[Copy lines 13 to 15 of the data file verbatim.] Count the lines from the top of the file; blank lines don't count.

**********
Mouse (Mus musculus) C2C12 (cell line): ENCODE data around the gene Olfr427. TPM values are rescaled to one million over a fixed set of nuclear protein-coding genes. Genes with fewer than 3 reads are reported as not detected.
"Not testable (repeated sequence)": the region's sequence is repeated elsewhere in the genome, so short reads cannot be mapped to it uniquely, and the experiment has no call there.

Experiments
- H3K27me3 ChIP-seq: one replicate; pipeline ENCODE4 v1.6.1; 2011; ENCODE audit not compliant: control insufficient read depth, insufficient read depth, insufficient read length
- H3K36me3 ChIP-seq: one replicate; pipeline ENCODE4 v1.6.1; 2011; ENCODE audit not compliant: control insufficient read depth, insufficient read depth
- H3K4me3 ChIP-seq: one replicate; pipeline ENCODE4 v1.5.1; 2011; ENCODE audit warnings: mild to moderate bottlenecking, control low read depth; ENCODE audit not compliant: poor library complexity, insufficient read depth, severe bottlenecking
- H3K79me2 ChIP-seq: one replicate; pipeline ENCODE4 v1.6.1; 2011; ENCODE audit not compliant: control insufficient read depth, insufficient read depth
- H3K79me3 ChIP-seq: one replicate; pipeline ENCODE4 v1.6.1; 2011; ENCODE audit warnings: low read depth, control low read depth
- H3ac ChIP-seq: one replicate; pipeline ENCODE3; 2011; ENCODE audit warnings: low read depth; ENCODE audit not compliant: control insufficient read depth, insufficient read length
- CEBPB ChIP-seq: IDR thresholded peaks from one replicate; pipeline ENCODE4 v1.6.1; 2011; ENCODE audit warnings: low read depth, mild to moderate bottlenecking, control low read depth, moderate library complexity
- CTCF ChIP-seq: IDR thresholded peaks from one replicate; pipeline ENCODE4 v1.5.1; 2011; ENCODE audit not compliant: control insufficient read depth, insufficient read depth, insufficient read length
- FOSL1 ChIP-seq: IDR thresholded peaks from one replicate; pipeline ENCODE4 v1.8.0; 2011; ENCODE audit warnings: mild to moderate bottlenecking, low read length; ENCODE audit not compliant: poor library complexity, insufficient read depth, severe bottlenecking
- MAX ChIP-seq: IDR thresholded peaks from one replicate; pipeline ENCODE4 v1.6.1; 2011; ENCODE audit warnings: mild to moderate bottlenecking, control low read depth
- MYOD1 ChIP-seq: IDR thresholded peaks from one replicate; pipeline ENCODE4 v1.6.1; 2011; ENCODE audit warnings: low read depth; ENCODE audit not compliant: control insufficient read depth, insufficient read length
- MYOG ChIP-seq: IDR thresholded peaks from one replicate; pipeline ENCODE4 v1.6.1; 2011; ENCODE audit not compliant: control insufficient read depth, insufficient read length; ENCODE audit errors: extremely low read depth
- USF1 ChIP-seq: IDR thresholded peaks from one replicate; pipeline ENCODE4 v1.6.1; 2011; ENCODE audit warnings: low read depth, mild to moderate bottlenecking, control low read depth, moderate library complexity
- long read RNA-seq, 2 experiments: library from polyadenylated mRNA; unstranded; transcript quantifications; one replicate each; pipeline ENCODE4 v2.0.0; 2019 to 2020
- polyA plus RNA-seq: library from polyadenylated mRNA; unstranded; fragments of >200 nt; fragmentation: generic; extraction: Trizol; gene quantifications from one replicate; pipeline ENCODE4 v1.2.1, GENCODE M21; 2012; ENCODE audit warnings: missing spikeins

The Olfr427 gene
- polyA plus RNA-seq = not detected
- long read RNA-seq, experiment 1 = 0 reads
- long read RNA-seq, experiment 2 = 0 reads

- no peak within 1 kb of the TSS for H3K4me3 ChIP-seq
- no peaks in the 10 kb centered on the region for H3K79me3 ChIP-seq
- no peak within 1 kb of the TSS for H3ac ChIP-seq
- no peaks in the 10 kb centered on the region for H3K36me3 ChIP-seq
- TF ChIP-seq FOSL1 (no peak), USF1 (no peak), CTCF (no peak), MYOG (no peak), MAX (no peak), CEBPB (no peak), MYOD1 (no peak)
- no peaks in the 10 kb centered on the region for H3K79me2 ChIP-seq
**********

- MAX ChIP-seq: IDR thresholded peaks from one replicate; pipeline ENCODE4 v1.6.1; 2011; ENCODE audit warnings: mild to moderate bottlenecking, control low read depth
- MYOD1 ChIP-seq: IDR thresholded peaks from one replicate; pipeline ENCODE4 v1.6.1; 2011; ENCODE audit warnings: low read depth; ENCODE audit not compliant: control insufficient read depth, insufficient read length
- MYOG ChIP-seq: IDR thresholded peaks from one replicate; pipeline ENCODE4 v1.6.1; 2011; ENCODE audit not compliant: control insufficient read depth, insufficient read length; ENCODE audit errors: extremely low read depth